General risk factors of Anorexia Nervosa can be psychological, social, biological, and external. Obsessive compulsive personality traits are common in anorexic patients and make it is easier for them to follow a strict diet because of the tendency to preoccupation to details and perfection (Mayo Clinic). Perfectionism leads to setting unrealistic goals to boost self-esteem and control but when that goal is not achieved self-esteem is lowered and another unrealistic goal is set, which creates a dangerous cycle. External locus of control is more common in anorexia patients than internal locus of control because they feel a lack of control over their lives and their environment (Jaros & Oszwa). Controlling their diet and body weight gives the patients a sense of improved self-esteem but eventually loses that control (Marucci & Ragione, 2018). Other psychological factors include feelings of inadequacy, depression and anxiety, belief that affection from loved ones is limited to success, difficulty expressing negative emotion, ineffective coping strategies, and high concern with the opinions of others (eatingdisorders.org). Social factors are how society or culture views standards of beauty and achievement, which can affect how a person views themselves.
Media, like social media, magazines, and television, can portray an unrealistic body type that is usually thin and makes a patient want to have that body type to be accepted by their culture or society (eatingdisorders.org). Athletes, dancers, and models are most likely to be predisposed to Anorexia because of the emphasis on maintaining a certain weight or shape (eatingdisorders.org). Other social factors include pressure to succeed or achieve in society and valuing are person for their outward appearance with no regard for inner qualities. Biological factors are mostly dependent on genetics, chemical imbalances, and hormonal and neural changes. Although it is not yet proven, people whose first-degree relative (parent, sibling, or child) are predisposed to developing Anorexia Nervosa and in some cases the diagnosis is due to predisposition instead of learned behavior (Mayo Clinic; eatingdisorders.org). There has been evidence of an imbalance in serotonin and dopamine in the brain of Anorexic patients (www.nationaleatingdisorders.org). It was hypothesized by Walter Kaye (Kaye, Fudge, & Paulus, 2009) that starvation made anorexic patients feel better because of the decrease in serotonin but as starvation continues serotonin receptors increase employ lingering serotonin. When the patients eat food again, serotonin levels elevate sharply causing severe anxiety and emotional distress (www.nationaleatingdisorder.org).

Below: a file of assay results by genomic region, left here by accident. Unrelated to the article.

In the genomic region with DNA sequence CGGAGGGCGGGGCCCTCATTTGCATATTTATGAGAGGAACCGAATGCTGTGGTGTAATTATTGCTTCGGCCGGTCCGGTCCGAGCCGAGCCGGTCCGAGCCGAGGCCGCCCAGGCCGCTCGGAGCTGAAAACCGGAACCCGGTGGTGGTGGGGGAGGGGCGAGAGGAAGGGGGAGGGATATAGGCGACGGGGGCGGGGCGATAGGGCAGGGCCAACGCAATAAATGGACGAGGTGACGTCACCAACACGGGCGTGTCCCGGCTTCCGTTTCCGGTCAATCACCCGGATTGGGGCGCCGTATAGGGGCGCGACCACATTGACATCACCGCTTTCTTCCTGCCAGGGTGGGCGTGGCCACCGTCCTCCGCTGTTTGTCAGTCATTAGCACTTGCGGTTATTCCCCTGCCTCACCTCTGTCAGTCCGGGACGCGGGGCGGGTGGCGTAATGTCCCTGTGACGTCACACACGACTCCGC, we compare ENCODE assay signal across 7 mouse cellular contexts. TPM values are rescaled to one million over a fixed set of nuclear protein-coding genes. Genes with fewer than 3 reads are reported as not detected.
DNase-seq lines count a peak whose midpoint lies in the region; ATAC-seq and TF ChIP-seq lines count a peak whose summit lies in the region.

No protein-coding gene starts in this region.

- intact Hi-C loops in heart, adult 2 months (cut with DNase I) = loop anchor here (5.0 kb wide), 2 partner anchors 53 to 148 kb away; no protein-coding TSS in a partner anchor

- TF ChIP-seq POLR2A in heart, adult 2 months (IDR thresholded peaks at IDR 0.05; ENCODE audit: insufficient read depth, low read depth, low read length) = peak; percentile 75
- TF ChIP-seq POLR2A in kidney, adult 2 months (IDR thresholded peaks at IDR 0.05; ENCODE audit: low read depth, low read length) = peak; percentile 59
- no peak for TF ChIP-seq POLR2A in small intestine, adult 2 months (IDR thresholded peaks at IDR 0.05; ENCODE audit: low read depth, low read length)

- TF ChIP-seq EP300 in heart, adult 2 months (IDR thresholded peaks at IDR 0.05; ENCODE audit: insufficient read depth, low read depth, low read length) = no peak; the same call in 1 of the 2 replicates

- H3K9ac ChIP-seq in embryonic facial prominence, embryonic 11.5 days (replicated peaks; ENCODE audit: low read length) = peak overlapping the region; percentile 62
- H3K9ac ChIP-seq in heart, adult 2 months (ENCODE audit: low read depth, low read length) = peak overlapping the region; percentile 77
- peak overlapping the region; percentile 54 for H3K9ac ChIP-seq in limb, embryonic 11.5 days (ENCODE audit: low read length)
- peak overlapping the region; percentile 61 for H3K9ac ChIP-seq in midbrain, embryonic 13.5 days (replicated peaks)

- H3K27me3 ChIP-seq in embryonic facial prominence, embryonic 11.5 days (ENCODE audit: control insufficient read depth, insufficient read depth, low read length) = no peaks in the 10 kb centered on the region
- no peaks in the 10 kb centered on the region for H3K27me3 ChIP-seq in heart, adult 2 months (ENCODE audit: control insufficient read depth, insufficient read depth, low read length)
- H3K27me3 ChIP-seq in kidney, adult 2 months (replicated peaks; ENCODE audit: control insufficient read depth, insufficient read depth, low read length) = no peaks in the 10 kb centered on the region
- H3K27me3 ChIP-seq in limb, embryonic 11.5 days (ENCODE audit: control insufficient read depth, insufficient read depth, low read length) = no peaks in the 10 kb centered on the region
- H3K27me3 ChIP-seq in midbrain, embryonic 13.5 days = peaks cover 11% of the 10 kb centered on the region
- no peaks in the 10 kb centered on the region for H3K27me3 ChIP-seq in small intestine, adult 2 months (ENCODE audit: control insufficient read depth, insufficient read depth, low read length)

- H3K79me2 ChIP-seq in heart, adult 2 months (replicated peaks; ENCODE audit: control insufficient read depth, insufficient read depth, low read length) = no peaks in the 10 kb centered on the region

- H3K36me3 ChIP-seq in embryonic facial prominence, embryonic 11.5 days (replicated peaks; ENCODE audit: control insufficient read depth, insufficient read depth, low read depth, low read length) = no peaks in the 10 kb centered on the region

The hypothesis for dopamine is that the overproduction of the neurotransmitters is associated with anxiety, avoidance, hyperactivity, and the inability to take pleasure in food within Anorexia (Kontis & Theochari, 2012; Bailer et al., 2012b; www.nationaleatingdisorders.org). Adolescences who develop Anorexia are most likely experienced physical, hormonal, and neural changes during puberty. Teenagers become more aware of their bodies once puberty begins and physical change such as weight gain is easily noticed. Those that experience puberty earlier than their peers often feel uncomfortable with their bodies and feel need to change it to be accepted. Others feel they need to change their appearance to attract attention from their peers, especially from love interest.
External factors include major life events, history of abuse, history of being bullied, peer pressure, and inability to cope with stress. When sudden changes occur in a patient’s life that induces emotional distress like moving or changing schools, losing a job, losing a friend or family member or ending a romantic relationship can increase the risk of developing Anorexia. Many patients cannot handle stress as well as the average person and often use dieting to cope with stress with of their daily lives which morph into Anorexia when the patient develops obsessive behaviors. Physical and sexual abuse is among the most common risk factor for Anorexia because it a means for survival and coping for those who have experienced or witnessed abuse. Being bullied for being overweight is common in adolescence who result to extreme dieting to stop bullying or avoid bullying. Peer pressure can be seen when patients are a part of large groups that engage in anorexic behaviors and feel the need to participate with them to be accepted by that group.